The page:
Among the swiftest critters in the forest at Roundrock are the skinks, lizards that dart among the fallen leaves or disappear around the back of tree trunks. Like most of the wild things there, we get more evidence of them then actual observation. Skinks — and there are actually many varieties at Roundrock — are mostly sudden movement in the leaf litter as we walk past. We almost never see more than a dashing shape, sometimes with a blue tail trailing. With this current, frustrating experience, it amazes me to recall how we used to catch these skinks as children. We always released them, or they escaped our hands, but now the idea of catching one seems impossible (and not very stewardly). Thus it is a rare thing that Pablo could stretch his minimal photography skills and capture one — a real, live blue-tailed skink — in the wild.
These skinks (Eumeces fasciatus) are also known as five-line skinks and only have their vivid blue tails during their first year of life. Thus this one seems to be a youngster. Males can reproduce in their second year, and during the spring breeding season their heads turn orange. As you can see, I managed this difficult and unlikely photo only recently, before this skink had reached sufficient maturity to lose the blue and take on the orange. (Though it is possible that this one will never change color.)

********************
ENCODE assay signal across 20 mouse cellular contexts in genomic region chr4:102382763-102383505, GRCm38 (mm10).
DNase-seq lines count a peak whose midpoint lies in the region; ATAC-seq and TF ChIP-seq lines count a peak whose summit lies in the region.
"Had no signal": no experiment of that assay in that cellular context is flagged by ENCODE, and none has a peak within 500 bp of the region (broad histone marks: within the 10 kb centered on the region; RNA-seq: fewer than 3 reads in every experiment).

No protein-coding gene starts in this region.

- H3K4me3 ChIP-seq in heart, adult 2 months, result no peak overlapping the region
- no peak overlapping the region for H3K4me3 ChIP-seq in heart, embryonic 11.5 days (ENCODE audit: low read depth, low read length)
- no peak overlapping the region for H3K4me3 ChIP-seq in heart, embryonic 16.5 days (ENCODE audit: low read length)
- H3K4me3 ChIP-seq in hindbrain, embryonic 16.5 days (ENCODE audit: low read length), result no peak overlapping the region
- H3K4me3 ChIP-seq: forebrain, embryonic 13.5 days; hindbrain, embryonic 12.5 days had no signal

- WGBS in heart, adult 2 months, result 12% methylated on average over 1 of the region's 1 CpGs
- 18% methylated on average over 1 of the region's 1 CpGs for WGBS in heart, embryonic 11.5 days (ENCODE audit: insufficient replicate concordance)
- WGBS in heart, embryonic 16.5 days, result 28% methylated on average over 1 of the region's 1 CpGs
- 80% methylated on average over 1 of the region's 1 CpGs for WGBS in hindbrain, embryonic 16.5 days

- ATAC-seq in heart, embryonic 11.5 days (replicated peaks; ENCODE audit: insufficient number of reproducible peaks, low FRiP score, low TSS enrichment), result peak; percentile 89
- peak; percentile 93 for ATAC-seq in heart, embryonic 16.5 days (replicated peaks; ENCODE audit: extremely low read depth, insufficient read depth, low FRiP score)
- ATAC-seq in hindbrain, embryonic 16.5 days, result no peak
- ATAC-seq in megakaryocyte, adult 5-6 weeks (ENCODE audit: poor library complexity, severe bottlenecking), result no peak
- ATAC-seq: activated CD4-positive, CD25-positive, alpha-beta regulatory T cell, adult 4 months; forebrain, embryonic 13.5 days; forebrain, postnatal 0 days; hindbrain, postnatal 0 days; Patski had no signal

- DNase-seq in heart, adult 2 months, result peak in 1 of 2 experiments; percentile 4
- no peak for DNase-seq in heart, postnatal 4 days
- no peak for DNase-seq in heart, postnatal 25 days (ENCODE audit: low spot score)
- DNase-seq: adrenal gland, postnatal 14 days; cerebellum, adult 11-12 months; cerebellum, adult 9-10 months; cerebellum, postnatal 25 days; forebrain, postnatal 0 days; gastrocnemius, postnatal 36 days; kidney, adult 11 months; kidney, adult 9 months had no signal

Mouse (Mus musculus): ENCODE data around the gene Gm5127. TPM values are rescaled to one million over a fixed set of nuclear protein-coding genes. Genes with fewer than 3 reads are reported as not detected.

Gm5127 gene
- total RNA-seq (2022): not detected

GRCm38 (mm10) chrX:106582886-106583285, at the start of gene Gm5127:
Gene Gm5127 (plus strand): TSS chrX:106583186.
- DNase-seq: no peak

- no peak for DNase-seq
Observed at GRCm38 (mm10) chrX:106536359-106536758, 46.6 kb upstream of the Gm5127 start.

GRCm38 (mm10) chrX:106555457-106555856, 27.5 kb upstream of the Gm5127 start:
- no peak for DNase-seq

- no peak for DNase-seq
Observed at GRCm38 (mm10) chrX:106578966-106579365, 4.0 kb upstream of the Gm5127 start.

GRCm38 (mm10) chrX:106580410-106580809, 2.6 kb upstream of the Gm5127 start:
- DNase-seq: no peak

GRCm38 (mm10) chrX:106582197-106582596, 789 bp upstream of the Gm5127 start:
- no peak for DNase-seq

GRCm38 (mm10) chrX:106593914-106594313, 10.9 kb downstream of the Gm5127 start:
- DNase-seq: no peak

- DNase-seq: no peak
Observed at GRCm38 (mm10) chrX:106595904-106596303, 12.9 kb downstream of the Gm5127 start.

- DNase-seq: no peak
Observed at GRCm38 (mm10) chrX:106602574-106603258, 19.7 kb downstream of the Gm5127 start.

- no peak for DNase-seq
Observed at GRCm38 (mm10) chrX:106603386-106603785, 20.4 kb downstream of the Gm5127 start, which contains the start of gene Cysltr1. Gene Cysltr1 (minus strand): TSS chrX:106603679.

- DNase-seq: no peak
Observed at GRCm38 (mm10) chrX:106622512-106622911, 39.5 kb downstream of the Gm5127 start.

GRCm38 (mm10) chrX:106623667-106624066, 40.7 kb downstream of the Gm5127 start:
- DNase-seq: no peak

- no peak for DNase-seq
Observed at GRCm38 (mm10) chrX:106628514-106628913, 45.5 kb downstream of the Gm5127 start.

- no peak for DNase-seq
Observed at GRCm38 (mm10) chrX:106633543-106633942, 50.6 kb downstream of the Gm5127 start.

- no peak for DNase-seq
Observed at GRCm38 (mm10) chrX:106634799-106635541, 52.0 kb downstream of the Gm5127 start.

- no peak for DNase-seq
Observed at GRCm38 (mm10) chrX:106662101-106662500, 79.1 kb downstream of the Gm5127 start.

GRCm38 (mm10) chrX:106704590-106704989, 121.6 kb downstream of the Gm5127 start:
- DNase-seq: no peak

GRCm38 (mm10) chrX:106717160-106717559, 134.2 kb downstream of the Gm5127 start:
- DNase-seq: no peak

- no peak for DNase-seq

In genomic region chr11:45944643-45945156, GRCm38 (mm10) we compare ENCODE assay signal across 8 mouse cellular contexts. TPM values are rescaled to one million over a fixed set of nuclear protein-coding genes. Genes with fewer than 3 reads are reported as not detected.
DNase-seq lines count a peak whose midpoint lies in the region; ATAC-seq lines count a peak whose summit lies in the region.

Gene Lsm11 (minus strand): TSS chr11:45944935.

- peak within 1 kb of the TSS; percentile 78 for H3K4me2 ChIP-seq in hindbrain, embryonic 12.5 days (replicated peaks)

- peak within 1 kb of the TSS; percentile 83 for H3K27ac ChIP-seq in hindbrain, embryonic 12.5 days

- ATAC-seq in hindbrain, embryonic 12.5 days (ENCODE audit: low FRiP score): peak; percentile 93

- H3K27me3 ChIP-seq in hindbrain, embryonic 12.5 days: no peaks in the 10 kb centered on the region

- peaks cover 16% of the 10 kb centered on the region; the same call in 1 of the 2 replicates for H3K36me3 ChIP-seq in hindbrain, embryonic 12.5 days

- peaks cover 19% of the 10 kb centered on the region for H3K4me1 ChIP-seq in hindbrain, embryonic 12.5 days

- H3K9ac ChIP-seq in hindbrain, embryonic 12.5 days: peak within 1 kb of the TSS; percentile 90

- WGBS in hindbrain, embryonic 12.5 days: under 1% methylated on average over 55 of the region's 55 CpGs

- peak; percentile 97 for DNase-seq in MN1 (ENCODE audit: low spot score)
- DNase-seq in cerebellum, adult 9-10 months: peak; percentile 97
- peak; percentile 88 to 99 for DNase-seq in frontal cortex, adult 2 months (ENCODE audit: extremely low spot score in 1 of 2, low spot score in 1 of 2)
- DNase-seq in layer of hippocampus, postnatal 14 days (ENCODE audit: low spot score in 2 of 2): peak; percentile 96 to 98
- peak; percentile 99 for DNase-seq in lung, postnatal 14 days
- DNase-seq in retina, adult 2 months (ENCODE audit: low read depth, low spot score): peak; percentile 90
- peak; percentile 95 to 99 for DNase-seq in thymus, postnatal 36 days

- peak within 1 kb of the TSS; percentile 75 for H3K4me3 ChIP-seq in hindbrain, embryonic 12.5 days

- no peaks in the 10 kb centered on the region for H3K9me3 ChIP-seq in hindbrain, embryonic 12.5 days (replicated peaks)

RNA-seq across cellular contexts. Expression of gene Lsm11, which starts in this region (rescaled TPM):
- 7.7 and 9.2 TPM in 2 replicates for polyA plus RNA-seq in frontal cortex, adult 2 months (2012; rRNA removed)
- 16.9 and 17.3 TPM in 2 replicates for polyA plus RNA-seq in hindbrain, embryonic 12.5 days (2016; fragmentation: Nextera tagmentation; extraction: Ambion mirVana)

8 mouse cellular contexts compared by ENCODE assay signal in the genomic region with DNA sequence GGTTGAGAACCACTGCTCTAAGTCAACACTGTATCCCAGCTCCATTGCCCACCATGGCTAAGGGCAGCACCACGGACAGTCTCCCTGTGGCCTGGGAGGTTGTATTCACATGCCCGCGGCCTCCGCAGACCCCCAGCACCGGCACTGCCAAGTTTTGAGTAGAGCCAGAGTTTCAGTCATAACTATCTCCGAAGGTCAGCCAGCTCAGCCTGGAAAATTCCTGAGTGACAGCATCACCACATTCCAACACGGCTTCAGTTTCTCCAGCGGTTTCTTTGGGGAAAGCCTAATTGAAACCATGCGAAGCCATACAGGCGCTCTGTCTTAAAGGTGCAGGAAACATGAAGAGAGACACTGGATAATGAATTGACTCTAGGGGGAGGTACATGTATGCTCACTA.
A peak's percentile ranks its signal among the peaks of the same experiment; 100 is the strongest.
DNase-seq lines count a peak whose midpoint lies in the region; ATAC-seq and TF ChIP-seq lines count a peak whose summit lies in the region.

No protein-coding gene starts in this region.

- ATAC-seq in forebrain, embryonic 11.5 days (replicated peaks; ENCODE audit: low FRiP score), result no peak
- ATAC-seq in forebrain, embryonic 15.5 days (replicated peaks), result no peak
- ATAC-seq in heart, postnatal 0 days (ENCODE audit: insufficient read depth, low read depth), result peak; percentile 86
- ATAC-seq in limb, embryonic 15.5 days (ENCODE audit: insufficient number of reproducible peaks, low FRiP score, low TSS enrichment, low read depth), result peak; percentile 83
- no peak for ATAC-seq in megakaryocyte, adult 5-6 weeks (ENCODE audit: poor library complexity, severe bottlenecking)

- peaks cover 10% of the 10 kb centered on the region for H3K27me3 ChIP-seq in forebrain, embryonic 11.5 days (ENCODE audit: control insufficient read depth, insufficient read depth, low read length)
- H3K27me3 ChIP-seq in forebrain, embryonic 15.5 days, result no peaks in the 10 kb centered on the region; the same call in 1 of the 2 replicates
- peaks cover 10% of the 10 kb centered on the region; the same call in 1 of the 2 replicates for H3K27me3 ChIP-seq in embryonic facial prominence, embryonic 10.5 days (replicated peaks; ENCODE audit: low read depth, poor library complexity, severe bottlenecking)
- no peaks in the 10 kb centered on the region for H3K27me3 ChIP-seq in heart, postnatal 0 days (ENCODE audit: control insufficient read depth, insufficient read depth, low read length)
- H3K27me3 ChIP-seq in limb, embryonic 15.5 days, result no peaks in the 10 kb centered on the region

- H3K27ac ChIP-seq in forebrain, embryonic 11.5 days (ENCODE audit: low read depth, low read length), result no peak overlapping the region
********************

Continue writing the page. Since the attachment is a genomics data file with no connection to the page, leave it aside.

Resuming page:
Update: Pablo is in La Jolla, California as this post appears.
Update: There have been a number of comments to this post asking for advice about how to care for a captured skink being kept as a pet. While I don’t advocate keeping any wild creature as a captive pet, skinks seem to be successfully kept. The Wikipedia page on blue-tailed skinks (scroll down) includes a good discussion of caring for pet skinks, so if you’ve come to this post looking for those kinds of answers, please click on the link and see what it says.
By the way, if you live in the great nation of Canada, capturing and keeping these skinks is against the law. They are considered an endangered species there and are protected.